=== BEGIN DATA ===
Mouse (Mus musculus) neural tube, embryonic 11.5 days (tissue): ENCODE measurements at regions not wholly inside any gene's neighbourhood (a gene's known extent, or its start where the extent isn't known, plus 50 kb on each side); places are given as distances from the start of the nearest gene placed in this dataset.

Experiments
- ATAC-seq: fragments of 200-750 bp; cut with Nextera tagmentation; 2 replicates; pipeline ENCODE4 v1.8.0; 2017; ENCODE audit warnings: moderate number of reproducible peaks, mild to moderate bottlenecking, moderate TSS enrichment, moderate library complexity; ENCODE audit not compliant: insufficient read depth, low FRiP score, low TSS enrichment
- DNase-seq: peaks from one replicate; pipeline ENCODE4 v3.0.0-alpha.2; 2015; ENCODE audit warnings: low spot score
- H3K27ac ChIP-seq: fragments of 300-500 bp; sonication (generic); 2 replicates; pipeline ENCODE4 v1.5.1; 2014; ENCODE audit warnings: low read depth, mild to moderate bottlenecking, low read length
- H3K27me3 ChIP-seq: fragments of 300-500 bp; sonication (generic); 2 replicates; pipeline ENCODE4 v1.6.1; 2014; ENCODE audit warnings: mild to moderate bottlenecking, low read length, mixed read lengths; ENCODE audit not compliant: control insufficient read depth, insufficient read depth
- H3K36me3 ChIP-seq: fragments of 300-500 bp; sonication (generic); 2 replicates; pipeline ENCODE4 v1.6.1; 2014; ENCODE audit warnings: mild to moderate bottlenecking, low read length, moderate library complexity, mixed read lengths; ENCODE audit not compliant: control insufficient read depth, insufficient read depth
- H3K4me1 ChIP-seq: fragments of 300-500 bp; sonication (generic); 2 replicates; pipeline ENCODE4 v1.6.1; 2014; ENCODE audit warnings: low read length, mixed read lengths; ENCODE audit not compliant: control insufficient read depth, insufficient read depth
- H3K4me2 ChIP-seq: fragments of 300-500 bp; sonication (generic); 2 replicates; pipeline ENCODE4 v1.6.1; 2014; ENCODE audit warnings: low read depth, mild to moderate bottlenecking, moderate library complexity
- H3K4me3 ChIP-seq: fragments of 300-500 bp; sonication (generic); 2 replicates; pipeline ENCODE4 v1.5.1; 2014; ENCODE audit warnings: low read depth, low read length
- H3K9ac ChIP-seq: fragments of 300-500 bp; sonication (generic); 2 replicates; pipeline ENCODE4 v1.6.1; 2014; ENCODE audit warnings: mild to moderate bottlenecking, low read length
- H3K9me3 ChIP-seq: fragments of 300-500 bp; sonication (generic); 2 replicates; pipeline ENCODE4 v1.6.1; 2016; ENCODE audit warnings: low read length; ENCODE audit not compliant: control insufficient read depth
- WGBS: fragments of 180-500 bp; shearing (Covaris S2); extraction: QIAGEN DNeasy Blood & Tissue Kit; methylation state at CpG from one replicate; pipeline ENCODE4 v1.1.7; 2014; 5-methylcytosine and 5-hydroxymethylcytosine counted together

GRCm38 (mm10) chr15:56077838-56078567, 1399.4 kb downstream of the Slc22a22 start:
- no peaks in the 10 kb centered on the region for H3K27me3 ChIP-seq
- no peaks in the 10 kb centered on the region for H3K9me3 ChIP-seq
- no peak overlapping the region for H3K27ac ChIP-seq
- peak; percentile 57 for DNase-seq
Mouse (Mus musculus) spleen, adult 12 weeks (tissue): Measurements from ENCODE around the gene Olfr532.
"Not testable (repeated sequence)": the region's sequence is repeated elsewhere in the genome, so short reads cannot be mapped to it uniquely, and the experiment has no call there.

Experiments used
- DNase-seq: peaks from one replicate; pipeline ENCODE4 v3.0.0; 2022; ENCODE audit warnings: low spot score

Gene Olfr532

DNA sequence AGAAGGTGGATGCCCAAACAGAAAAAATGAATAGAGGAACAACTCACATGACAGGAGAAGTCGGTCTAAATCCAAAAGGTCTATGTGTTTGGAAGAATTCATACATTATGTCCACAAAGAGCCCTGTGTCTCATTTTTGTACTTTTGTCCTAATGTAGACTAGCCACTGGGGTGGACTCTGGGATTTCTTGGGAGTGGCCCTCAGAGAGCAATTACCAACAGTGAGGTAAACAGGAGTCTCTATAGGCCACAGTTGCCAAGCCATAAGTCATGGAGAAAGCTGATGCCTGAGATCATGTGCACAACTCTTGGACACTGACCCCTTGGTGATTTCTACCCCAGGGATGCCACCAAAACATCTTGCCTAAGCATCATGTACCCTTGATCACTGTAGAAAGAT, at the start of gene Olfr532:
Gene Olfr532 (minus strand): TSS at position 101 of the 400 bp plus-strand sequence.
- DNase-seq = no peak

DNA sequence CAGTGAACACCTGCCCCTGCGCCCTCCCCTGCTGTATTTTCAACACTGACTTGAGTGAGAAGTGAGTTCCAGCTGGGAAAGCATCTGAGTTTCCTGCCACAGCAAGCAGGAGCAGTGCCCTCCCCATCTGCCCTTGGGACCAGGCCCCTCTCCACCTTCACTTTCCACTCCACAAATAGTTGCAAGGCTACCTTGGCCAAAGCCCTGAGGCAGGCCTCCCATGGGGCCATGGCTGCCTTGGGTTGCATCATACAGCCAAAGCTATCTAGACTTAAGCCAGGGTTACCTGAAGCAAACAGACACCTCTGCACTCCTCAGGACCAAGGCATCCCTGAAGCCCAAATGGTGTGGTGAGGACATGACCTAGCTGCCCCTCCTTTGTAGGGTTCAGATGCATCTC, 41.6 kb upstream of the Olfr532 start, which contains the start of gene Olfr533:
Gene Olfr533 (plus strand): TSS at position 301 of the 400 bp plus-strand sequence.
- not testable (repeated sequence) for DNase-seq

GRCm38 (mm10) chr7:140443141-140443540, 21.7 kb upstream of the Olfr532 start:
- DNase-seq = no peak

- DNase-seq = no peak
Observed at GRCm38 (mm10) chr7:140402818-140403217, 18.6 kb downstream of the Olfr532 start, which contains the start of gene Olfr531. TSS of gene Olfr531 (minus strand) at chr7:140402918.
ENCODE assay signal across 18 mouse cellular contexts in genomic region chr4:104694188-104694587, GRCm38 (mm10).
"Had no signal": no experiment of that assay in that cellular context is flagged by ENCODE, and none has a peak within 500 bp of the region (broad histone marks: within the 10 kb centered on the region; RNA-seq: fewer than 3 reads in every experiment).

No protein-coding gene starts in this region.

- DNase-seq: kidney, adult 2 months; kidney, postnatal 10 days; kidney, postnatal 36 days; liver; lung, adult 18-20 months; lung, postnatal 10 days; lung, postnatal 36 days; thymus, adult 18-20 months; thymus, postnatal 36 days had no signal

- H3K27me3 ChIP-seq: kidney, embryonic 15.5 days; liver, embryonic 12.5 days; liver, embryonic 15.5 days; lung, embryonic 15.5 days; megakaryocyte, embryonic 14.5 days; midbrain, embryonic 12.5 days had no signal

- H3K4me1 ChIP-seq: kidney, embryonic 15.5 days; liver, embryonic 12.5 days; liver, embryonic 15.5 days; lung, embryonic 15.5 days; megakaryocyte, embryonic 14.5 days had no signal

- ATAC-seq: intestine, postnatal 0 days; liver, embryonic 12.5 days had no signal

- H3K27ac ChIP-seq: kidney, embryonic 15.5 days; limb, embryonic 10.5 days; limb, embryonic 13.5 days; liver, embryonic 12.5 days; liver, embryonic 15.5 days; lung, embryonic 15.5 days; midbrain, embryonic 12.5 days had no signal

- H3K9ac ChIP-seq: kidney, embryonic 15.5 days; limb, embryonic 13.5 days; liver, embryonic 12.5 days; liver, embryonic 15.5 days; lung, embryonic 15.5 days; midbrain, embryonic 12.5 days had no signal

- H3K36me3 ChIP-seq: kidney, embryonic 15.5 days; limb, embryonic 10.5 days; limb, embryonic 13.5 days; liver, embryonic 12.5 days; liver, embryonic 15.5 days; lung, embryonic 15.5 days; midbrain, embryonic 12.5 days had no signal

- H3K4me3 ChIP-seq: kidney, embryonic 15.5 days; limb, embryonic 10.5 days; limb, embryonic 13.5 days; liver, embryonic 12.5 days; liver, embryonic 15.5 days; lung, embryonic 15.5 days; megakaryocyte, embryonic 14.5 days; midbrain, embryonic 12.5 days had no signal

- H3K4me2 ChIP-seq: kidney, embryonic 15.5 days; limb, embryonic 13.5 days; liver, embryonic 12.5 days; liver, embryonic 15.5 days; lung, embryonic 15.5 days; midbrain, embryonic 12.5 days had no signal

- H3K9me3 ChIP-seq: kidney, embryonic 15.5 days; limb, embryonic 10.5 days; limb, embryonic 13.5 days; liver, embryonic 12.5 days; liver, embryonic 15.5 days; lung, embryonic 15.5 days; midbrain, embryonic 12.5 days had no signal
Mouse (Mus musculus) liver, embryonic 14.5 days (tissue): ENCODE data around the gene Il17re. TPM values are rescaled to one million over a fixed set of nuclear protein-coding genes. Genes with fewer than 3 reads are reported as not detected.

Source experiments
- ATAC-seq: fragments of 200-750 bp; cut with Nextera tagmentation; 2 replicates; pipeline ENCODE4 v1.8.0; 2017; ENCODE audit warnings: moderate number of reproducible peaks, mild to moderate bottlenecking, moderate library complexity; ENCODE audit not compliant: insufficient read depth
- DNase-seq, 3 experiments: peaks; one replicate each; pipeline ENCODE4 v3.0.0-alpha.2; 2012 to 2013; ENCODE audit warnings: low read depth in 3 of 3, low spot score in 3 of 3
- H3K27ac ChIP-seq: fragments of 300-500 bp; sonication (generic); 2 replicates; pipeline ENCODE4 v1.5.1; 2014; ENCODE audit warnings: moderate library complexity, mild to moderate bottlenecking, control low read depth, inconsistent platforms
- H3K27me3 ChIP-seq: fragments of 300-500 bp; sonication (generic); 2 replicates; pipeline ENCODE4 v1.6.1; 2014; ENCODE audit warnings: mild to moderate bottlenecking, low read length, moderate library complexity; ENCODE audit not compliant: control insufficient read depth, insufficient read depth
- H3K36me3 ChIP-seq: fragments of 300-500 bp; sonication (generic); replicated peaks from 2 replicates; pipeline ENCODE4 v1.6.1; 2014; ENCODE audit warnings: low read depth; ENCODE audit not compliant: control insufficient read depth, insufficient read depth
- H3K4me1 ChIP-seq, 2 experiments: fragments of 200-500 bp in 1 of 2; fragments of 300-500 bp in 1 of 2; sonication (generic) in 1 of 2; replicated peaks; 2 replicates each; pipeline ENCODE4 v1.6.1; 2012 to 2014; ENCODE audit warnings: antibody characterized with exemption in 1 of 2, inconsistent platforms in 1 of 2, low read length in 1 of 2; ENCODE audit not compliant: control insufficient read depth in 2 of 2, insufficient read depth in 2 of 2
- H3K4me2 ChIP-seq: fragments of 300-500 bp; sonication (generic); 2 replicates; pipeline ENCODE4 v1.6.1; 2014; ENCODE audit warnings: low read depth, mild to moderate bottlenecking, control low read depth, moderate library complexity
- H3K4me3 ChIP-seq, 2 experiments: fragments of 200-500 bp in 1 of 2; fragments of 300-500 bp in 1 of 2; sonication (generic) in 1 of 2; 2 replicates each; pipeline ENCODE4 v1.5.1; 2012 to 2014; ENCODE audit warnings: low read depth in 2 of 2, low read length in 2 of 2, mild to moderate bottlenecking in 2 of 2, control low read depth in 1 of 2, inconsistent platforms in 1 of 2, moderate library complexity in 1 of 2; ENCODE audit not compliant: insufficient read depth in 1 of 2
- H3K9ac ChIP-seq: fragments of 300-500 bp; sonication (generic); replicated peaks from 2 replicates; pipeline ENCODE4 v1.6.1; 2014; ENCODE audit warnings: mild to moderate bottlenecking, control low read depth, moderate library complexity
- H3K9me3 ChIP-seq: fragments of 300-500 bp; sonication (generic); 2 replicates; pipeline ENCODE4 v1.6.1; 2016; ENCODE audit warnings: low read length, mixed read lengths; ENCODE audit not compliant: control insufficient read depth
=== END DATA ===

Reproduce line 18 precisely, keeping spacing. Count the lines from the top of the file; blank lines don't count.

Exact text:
- peak; percentile 57 for DNase-seq